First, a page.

Appy Talk — What’s the Difference Between App Piracy and Piracy Apps?
Appy Talk — What’s the Difference Between App Piracy and Piracy Apps?
By Joseph Cherayath – VP of Enforcement
Does your business need its own app or are your website and social media profiles enough for you to reach your customers? Speaking more generally, just how important are apps and what is their global impact?
In our increasingly mobile environment, this discussion is becoming something of a no-brainer for many businesses and rightsholders. People used to ask whether they needed a website or a social media profile to communicate, but the answer quickly became obvious — if you want customers, get online. Consumers already use mobile applications for everything from watching videos on TikTok and Telegram to e-hailing in place of car ownership, so when it comes to connecting with an audience, the billions of app downloads each year suggest they are now indispensable.
The popularity of apps, however, has also made them an important new development in brand protection and for the ongoing defense of content from digital piracy.
In the same way that websites, domains, and social media platforms have been subverted by online pirates to either host, advertise or link to copyright-infringing content, apps have been similarly manipulated. Not only is there a multitude of free movie apps offering pirated titles and TV shows on Android and iOS, but there are apps with how-to pirate movies tutorials, fake apps that infringe IP to steal user credentials, trademark-infringing apps and modified apps that illegitimately boost user accounts with premium access and features.
What do you need to know about the difference between the app piracy and piracy apps? Furthermore, if you are a rightsholder or a creative, is your content secure on apps and are your apps secure from being impersonated by others?
Trademark and Copyright Infringement on Fake Apps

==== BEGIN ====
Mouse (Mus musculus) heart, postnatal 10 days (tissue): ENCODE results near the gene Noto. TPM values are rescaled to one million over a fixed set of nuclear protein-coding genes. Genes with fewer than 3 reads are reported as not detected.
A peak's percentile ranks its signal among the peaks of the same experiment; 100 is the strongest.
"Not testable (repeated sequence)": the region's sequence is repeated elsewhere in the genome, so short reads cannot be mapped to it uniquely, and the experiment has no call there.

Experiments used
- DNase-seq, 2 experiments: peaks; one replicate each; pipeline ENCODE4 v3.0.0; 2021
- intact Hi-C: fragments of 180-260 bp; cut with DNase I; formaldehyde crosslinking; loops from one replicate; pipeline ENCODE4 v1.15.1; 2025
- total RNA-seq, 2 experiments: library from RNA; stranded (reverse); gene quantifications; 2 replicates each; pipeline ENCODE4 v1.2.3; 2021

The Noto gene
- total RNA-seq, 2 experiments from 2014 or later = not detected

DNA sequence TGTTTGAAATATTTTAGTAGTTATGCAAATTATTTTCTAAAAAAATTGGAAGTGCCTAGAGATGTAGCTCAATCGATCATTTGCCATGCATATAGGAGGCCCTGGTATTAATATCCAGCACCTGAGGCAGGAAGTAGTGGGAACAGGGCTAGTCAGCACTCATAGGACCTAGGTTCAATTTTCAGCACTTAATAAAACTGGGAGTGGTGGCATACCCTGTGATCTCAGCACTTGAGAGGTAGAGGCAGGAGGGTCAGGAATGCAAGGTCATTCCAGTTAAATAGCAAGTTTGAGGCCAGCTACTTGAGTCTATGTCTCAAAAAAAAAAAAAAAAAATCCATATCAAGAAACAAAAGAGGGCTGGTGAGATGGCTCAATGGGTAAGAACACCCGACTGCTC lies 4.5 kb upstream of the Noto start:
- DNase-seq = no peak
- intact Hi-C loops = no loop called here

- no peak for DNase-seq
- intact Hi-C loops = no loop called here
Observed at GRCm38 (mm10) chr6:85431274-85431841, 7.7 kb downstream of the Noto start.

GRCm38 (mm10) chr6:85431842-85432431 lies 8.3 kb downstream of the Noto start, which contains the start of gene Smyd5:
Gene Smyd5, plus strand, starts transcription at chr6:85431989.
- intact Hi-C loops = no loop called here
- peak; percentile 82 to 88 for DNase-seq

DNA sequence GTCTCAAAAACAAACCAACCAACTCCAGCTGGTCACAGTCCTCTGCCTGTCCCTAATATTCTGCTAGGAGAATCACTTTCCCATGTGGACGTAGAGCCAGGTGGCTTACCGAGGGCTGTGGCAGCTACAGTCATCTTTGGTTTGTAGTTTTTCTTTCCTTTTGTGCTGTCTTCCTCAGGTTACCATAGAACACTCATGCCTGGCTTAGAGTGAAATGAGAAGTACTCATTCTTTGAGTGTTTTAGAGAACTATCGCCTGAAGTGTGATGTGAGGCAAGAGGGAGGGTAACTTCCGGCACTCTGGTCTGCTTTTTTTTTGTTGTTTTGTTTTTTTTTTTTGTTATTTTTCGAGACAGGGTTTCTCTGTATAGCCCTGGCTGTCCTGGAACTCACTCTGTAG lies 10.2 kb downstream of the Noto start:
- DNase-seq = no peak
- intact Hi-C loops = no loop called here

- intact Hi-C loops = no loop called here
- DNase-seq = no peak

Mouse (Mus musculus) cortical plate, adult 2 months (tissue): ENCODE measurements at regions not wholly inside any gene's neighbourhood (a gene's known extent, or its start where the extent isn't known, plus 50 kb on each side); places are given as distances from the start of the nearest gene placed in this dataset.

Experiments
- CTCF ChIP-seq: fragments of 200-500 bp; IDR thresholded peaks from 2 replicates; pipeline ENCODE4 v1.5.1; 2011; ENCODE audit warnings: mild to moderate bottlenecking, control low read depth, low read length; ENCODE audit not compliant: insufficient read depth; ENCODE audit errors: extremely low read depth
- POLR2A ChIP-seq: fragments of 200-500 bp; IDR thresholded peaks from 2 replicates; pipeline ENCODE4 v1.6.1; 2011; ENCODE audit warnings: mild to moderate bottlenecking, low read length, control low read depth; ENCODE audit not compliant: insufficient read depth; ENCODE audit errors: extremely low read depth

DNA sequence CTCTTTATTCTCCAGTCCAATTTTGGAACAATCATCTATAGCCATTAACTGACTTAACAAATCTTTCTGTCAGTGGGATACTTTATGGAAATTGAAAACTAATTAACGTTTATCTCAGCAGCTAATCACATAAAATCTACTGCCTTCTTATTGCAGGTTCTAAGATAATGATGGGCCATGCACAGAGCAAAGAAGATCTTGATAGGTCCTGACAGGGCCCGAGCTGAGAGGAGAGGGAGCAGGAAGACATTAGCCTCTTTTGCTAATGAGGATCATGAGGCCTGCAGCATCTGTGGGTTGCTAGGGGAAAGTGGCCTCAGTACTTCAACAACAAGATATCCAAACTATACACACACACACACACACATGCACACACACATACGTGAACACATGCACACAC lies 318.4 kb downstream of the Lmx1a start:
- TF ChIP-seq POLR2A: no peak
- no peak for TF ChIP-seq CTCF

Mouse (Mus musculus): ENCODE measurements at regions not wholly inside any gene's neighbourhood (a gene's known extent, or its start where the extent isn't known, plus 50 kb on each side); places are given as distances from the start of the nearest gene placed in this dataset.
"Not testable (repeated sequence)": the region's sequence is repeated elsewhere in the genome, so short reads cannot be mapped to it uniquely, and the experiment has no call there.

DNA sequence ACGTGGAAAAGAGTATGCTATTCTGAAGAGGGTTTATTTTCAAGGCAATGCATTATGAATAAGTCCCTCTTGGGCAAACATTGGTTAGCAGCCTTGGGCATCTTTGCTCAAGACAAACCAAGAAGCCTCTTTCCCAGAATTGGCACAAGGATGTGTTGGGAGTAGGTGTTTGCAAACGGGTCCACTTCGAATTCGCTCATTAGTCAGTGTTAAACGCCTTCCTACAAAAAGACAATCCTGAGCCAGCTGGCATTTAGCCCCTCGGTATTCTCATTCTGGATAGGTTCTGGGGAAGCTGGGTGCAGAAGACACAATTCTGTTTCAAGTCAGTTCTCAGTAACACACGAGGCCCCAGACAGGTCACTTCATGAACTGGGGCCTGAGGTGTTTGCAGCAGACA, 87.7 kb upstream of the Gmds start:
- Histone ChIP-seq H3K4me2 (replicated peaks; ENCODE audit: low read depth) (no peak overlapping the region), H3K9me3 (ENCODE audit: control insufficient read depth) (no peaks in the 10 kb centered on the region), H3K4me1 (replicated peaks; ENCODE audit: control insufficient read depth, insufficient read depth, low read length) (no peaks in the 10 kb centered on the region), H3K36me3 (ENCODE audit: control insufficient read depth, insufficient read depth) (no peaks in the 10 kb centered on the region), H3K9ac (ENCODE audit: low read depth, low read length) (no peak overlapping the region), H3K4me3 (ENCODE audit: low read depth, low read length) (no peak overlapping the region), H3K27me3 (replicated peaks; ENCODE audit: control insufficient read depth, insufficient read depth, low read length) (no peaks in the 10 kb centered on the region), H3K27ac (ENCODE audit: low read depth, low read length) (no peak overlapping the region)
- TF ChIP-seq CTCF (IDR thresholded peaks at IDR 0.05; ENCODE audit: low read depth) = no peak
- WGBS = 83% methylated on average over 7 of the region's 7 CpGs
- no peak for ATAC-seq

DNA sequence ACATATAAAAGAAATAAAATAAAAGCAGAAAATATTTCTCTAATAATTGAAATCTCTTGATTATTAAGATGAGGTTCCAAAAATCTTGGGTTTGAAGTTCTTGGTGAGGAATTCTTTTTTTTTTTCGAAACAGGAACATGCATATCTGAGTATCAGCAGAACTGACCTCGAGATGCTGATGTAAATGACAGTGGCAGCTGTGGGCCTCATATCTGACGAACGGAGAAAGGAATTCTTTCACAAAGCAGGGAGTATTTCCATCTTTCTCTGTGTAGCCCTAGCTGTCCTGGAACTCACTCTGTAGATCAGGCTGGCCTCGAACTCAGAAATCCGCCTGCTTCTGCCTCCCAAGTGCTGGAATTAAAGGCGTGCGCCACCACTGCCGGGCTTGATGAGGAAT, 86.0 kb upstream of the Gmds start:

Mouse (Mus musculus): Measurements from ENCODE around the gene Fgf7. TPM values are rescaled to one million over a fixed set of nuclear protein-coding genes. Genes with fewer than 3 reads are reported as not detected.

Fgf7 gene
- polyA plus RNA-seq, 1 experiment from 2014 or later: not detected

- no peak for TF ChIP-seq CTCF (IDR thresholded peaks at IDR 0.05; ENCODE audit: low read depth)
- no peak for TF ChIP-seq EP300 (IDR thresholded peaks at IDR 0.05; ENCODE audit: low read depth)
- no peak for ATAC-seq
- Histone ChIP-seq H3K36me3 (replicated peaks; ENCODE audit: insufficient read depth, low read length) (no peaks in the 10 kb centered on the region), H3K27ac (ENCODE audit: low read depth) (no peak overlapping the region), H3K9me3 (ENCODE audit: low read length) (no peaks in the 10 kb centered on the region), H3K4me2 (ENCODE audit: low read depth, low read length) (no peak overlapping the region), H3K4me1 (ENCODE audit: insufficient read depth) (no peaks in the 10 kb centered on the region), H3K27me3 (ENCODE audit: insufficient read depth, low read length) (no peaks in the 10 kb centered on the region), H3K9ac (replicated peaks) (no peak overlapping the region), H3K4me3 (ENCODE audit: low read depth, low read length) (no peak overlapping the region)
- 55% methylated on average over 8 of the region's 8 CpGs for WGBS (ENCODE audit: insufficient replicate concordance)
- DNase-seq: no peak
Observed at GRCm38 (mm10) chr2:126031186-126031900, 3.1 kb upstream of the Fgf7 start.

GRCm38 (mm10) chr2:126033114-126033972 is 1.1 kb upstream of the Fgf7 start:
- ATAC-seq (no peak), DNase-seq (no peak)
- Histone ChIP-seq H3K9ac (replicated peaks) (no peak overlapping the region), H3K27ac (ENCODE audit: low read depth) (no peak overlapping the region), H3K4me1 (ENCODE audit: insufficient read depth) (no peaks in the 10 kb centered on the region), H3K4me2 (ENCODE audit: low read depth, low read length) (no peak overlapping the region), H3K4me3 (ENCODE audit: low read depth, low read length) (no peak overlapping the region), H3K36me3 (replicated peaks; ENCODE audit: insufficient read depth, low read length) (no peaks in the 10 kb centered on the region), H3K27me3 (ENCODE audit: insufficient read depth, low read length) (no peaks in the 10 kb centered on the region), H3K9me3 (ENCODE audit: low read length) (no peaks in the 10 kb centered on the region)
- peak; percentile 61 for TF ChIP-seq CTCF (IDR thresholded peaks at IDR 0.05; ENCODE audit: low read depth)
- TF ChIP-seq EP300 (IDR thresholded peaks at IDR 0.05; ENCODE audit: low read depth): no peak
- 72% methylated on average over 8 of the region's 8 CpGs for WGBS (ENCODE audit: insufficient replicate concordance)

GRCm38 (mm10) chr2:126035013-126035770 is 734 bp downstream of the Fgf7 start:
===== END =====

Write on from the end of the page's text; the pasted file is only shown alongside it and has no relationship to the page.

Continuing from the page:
Before we delve into how digital piracy occurs through software such as free movie apps, let’s look at those apps which illegally use registered trademarks or copyrighted content to entice downloads. This is one form of app piracy, and it occurs when unauthorized developers use or infringe registered trademarks, copyrighted content or other intellectual property rights (IPRs) to impersonate a brand and hijack its reputation.
In 2019, a study of over a million apps on the Google Play Store unearthed approximately 50,000 potentially counterfeit or infringing Android applications. These apps, 2000 of which were considered high risk, were counted as having “high visual similarity” with some of the most popular apps on the platform. The developers of these counterfeit apps were either illegally infringing brand IPRs by using protected content, or by creating similar-looking apps that were likely to be mistaken for official ones.
There are a host of reasons why counterfeit app developers choose to infringe brand IPRs, but it may include building their own reputations and profits, directing consumers to sales of counterfeits or pirated content and illegally gathering user details.
One of the most alarming conclusions from the 2019 report was that in addition to stealing from brands and causing reputational damage, app impersonation directly facilitated the spread of malware. Of the 50,000 potentially fake apps identified, just over 7000 of them were tagged as high risk by at least one anti-virus system, but over 2000 were tagged by at least five!